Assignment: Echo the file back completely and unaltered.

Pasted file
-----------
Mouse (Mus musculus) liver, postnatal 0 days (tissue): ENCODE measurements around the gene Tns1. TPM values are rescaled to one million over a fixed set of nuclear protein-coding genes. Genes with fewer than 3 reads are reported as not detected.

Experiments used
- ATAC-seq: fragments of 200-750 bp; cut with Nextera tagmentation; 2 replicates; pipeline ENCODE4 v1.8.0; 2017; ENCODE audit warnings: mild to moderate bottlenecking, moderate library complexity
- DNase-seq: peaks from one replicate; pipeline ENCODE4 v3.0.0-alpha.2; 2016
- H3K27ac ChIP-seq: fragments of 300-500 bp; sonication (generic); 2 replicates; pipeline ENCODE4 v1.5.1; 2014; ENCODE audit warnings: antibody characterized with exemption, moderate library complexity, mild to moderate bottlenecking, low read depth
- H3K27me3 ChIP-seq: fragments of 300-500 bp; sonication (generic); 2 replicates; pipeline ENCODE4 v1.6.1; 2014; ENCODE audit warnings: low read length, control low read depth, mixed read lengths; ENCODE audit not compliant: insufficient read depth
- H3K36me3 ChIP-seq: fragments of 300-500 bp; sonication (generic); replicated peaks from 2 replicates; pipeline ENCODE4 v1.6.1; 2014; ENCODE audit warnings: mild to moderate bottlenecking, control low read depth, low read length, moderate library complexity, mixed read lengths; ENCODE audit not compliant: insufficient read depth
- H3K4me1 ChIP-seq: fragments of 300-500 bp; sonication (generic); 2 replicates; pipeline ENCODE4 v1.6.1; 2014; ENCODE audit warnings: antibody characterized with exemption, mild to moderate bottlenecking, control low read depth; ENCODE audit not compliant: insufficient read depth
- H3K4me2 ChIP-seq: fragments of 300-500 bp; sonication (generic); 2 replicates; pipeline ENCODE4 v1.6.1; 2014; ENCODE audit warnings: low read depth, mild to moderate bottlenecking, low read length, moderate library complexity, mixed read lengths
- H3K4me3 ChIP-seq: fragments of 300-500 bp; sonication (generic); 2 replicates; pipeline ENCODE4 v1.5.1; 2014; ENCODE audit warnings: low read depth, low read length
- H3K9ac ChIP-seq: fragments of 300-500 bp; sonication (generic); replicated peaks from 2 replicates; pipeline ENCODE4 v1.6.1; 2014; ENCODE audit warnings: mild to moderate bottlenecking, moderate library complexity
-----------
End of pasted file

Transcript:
Mouse (Mus musculus) liver, postnatal 0 days (tissue): ENCODE measurements around the gene Tns1. TPM values are rescaled to one million over a fixed set of nuclear protein-coding genes. Genes with fewer than 3 reads are reported as not detected.

Experiments used
- ATAC-seq: fragments of 200-750 bp; cut with Nextera tagmentation; 2 replicates; pipeline ENCODE4 v1.8.0; 2017; ENCODE audit warnings: mild to moderate bottlenecking, moderate library complexity
- DNase-seq: peaks from one replicate; pipeline ENCODE4 v3.0.0-alpha.2; 2016
- H3K27ac ChIP-seq: fragments of 300-500 bp; sonication (generic); 2 replicates; pipeline ENCODE4 v1.5.1; 2014; ENCODE audit warnings: antibody characterized with exemption, moderate library complexity, mild to moderate bottlenecking, low read depth
- H3K27me3 ChIP-seq: fragments of 300-500 bp; sonication (generic); 2 replicates; pipeline ENCODE4 v1.6.1; 2014; ENCODE audit warnings: low read length, control low read depth, mixed read lengths; ENCODE audit not compliant: insufficient read depth
- H3K36me3 ChIP-seq: fragments of 300-500 bp; sonication (generic); replicated peaks from 2 replicates; pipeline ENCODE4 v1.6.1; 2014; ENCODE audit warnings: mild to moderate bottlenecking, control low read depth, low read length, moderate library complexity, mixed read lengths; ENCODE audit not compliant: insufficient read depth
- H3K4me1 ChIP-seq: fragments of 300-500 bp; sonication (generic); 2 replicates; pipeline ENCODE4 v1.6.1; 2014; ENCODE audit warnings: antibody characterized with exemption, mild to moderate bottlenecking, control low read depth; ENCODE audit not compliant: insufficient read depth
- H3K4me2 ChIP-seq: fragments of 300-500 bp; sonication (generic); 2 replicates; pipeline ENCODE4 v1.6.1; 2014; ENCODE audit warnings: low read depth, mild to moderate bottlenecking, low read length, moderate library complexity, mixed read lengths
- H3K4me3 ChIP-seq: fragments of 300-500 bp; sonication (generic); 2 replicates; pipeline ENCODE4 v1.5.1; 2014; ENCODE audit warnings: low read depth, low read length
- H3K9ac ChIP-seq: fragments of 300-500 bp; sonication (generic); replicated peaks from 2 replicates; pipeline ENCODE4 v1.6.1; 2014; ENCODE audit warnings: mild to moderate bottlenecking, moderate library complexity